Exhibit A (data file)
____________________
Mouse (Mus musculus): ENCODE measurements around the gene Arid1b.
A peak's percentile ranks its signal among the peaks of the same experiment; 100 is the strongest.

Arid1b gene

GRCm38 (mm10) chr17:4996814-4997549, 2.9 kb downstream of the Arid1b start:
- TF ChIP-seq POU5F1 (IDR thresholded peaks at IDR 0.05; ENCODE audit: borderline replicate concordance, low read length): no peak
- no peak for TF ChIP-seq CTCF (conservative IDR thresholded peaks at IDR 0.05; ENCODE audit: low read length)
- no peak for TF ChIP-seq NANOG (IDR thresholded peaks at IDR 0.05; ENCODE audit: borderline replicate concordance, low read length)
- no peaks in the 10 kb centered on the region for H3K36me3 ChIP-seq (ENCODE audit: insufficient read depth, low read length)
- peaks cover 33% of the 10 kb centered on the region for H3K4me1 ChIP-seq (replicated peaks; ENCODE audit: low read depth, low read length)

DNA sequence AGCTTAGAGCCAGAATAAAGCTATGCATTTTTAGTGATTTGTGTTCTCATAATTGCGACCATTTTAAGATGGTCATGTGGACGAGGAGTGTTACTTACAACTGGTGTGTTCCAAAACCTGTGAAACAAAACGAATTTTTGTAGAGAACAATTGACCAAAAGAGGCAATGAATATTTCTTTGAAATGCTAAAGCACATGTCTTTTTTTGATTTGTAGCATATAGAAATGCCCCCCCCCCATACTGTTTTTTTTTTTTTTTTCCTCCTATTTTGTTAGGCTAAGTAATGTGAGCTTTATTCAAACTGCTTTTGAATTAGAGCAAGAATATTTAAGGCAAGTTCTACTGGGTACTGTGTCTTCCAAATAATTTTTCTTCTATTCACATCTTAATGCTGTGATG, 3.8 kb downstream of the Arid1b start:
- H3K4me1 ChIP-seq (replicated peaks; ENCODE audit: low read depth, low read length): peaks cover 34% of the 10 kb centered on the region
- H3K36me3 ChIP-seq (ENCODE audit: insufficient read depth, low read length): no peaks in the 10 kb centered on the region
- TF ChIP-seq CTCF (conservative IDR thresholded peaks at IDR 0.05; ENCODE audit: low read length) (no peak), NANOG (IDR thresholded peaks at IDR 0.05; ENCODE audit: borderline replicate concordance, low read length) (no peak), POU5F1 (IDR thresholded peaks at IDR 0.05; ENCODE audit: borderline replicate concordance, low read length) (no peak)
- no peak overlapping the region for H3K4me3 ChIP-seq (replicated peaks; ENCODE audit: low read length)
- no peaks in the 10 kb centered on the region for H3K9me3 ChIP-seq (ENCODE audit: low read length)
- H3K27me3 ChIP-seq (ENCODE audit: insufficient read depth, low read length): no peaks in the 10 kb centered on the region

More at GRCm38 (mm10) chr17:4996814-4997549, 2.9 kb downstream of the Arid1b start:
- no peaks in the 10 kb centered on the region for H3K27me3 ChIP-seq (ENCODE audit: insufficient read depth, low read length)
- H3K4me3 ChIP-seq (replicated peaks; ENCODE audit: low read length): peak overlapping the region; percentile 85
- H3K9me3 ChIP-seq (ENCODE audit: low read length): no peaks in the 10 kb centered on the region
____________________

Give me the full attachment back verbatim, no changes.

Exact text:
Mouse (Mus musculus): ENCODE measurements around the gene Arid1b.
A peak's percentile ranks its signal among the peaks of the same experiment; 100 is the strongest.

Arid1b gene

GRCm38 (mm10) chr17:4996814-4997549, 2.9 kb downstream of the Arid1b start:
- TF ChIP-seq POU5F1 (IDR thresholded peaks at IDR 0.05; ENCODE audit: borderline replicate concordance, low read length): no peak
- no peak for TF ChIP-seq CTCF (conservative IDR thresholded peaks at IDR 0.05; ENCODE audit: low read length)
- no peak for TF ChIP-seq NANOG (IDR thresholded peaks at IDR 0.05; ENCODE audit: borderline replicate concordance, low read length)
- no peaks in the 10 kb centered on the region for H3K36me3 ChIP-seq (ENCODE audit: insufficient read depth, low read length)
- peaks cover 33% of the 10 kb centered on the region for H3K4me1 ChIP-seq (replicated peaks; ENCODE audit: low read depth, low read length)

DNA sequence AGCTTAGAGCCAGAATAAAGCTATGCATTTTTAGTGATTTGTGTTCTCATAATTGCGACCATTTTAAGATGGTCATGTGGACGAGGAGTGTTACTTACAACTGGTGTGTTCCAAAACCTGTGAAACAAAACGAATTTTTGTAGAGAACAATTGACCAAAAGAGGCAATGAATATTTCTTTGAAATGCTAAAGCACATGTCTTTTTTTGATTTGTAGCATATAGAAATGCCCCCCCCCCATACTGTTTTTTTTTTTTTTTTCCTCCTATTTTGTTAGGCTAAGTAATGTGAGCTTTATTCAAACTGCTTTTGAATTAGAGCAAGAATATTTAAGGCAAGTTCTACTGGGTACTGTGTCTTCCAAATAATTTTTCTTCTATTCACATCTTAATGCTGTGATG, 3.8 kb downstream of the Arid1b start:
- H3K4me1 ChIP-seq (replicated peaks; ENCODE audit: low read depth, low read length): peaks cover 34% of the 10 kb centered on the region
- H3K36me3 ChIP-seq (ENCODE audit: insufficient read depth, low read length): no peaks in the 10 kb centered on the region
- TF ChIP-seq CTCF (conservative IDR thresholded peaks at IDR 0.05; ENCODE audit: low read length) (no peak), NANOG (IDR thresholded peaks at IDR 0.05; ENCODE audit: borderline replicate concordance, low read length) (no peak), POU5F1 (IDR thresholded peaks at IDR 0.05; ENCODE audit: borderline replicate concordance, low read length) (no peak)
- no peak overlapping the region for H3K4me3 ChIP-seq (replicated peaks; ENCODE audit: low read length)
- no peaks in the 10 kb centered on the region for H3K9me3 ChIP-seq (ENCODE audit: low read length)
- H3K27me3 ChIP-seq (ENCODE audit: insufficient read depth, low read length): no peaks in the 10 kb centered on the region

More at GRCm38 (mm10) chr17:4996814-4997549, 2.9 kb downstream of the Arid1b start:
- no peaks in the 10 kb centered on the region for H3K27me3 ChIP-seq (ENCODE audit: insufficient read depth, low read length)
- H3K4me3 ChIP-seq (replicated peaks; ENCODE audit: low read length): peak overlapping the region; percentile 85
- H3K9me3 ChIP-seq (ENCODE audit: low read length): no peaks in the 10 kb centered on the region